then the well goes deep, and we're still uncovering these facets of these texts, that

up until we dig something out of the ground, we just didn't know.

Tim: Yeah, you don't know what you don't know until you did you dig stuff up. That goes

back to what the nature of the Bible is, that God has revealed himself within history,

which means that God has communicated through people who live in cultures and

speak languages and language - unless God's going to speak to us all in UN

headphones, which He clearly has chosen not to do.

Jon: He blew that opportunity. That would have been awesome. If I could just wake up

and put on a set of headphones and then God just tells me what's up that day...

Tim: Oh, man, imagine.

Jon: He's just like, "Hey Jon. Today you're going to be really tempted to be mad at your

wife and your kids. For these reasons, just patience. Also, you're going to get tired

around 2:30, I recommend a walk." And I'm like, "Cool, thanks, God. I'm on it." Then

He's like, "And love your neighbor." I'm like, "Got it."

Tim: You are not too many steps to move from the theology of the Spirit Holy in the New

Testament. I'm not joking. Maybe not the Spirit telling you to go for a walk part but

Jon: But why not? I'm just saying He could do it through UN headphones. That would be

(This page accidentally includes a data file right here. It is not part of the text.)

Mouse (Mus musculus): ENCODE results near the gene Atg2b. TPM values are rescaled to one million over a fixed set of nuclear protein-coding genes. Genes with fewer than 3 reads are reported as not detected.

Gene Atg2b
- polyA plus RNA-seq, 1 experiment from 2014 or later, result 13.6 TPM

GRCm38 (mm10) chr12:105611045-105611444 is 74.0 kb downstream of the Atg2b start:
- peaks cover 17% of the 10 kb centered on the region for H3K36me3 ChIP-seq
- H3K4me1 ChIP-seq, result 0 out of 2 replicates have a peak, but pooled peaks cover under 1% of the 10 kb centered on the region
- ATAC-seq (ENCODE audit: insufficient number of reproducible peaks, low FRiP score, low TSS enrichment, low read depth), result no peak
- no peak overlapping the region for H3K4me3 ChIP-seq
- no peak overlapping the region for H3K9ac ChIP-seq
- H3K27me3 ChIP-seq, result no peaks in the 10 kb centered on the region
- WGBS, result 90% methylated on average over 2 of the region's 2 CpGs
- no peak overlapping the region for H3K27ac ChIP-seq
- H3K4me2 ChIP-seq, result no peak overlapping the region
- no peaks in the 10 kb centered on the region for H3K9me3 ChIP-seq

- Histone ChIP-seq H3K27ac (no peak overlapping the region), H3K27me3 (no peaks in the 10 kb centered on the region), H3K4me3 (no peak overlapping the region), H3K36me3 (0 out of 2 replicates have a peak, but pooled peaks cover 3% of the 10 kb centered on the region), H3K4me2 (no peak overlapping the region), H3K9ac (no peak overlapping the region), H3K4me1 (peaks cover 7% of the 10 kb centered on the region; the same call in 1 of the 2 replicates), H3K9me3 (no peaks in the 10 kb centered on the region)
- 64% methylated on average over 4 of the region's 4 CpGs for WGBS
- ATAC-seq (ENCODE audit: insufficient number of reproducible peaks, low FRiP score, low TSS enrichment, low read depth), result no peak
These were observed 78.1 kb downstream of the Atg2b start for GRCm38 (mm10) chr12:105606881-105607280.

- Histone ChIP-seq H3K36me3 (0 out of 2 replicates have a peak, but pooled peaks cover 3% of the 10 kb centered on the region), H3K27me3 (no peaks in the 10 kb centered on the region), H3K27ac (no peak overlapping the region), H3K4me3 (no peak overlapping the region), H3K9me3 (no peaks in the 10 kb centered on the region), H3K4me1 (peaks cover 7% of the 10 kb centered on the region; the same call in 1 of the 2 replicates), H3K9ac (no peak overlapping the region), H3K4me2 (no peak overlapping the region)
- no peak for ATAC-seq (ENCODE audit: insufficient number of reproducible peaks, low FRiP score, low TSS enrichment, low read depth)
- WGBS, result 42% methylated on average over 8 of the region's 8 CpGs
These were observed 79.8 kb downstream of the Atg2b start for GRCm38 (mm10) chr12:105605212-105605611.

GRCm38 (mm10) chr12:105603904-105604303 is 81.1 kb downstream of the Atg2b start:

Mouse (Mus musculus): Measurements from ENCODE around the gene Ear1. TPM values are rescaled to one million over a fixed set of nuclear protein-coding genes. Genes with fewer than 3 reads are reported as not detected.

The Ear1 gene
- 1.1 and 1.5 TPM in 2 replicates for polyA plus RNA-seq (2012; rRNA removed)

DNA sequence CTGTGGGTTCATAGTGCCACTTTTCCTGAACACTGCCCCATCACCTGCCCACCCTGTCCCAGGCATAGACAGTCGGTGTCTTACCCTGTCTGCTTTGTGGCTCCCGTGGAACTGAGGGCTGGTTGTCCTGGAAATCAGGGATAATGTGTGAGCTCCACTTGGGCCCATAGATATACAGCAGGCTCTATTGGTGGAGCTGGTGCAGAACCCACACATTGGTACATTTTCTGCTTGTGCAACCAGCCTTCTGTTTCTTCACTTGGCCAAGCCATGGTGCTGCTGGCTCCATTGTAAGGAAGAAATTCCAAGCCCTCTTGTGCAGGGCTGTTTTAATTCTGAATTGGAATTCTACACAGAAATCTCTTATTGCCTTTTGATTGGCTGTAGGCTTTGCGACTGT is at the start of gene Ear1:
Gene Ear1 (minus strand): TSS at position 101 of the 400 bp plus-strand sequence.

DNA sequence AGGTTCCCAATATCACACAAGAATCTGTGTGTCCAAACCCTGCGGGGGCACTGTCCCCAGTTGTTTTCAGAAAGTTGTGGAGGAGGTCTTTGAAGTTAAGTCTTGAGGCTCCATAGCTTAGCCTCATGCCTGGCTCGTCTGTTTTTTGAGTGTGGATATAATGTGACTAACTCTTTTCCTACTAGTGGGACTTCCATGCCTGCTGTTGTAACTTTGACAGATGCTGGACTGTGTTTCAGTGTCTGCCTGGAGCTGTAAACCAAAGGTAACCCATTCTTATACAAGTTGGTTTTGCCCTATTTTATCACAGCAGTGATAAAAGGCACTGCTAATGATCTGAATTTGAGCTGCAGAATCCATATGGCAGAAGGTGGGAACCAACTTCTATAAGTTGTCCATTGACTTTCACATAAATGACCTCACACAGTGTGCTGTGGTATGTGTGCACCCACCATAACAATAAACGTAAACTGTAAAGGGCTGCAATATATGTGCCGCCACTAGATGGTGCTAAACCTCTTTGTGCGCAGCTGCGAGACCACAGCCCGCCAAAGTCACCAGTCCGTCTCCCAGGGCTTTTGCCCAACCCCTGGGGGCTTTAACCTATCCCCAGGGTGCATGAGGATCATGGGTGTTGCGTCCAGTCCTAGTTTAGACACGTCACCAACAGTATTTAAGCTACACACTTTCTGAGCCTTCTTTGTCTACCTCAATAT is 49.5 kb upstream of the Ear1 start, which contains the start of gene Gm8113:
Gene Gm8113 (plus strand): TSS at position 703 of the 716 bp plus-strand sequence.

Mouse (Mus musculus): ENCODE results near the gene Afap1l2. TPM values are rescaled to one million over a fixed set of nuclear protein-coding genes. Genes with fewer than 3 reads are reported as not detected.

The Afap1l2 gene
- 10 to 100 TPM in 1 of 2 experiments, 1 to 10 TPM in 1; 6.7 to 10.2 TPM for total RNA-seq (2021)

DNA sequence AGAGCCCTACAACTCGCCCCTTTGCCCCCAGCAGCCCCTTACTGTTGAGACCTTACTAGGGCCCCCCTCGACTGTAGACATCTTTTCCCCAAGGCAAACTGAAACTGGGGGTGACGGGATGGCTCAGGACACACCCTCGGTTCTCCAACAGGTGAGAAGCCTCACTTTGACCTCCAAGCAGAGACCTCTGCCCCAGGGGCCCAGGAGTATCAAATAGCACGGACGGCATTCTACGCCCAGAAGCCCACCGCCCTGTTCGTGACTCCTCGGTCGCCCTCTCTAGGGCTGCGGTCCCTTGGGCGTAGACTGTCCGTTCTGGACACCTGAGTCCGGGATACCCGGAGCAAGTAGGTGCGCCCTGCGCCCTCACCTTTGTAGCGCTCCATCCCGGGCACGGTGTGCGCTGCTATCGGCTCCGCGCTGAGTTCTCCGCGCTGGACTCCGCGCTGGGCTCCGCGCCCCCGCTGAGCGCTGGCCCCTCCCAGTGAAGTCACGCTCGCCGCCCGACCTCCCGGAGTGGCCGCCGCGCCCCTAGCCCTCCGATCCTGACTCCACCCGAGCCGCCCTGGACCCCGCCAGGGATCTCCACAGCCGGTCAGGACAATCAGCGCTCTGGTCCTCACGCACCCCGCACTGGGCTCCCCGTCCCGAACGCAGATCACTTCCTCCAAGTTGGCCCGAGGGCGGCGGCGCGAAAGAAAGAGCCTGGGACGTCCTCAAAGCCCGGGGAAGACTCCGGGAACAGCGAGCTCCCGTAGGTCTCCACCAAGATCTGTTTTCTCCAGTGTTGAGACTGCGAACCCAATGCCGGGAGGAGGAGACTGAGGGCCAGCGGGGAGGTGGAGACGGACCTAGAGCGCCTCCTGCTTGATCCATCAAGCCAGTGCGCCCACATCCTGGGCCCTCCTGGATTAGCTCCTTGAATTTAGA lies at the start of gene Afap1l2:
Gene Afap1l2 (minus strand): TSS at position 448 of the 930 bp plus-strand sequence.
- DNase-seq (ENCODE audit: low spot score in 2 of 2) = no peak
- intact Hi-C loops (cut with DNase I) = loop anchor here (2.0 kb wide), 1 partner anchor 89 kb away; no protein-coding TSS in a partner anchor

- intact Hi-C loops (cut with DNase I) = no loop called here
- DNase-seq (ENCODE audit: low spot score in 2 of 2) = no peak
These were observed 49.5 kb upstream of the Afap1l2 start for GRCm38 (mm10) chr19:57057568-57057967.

Tim: This joke isolates part of the problem, I think the story of the Torah is trying to point

out though is that the laws were good and they serve those purposes of setting

Israel apart, God's wisdom and justice, but the laws were not adequate to completely

guide and reshape the broken human condition to live in love and obedience to

God. The humans need something more than just to be told what to do. Somehow

just telling people what to do is not a long term solution.

The reason we make decisions is tied into our affect, like what we want, what we

desire, motivation, not just because it's the right thing to do. Clearly, if we all did

things just because it's the right thing to do, human history wouldn't look the way it


Jon: So the metaphor that Moses uses, and then also the prophets pick up on is a new

heart. Or does Moses actually use circumcise your heart?

Tim: Moses uses the word "hard heart."

Jon: Hard heart.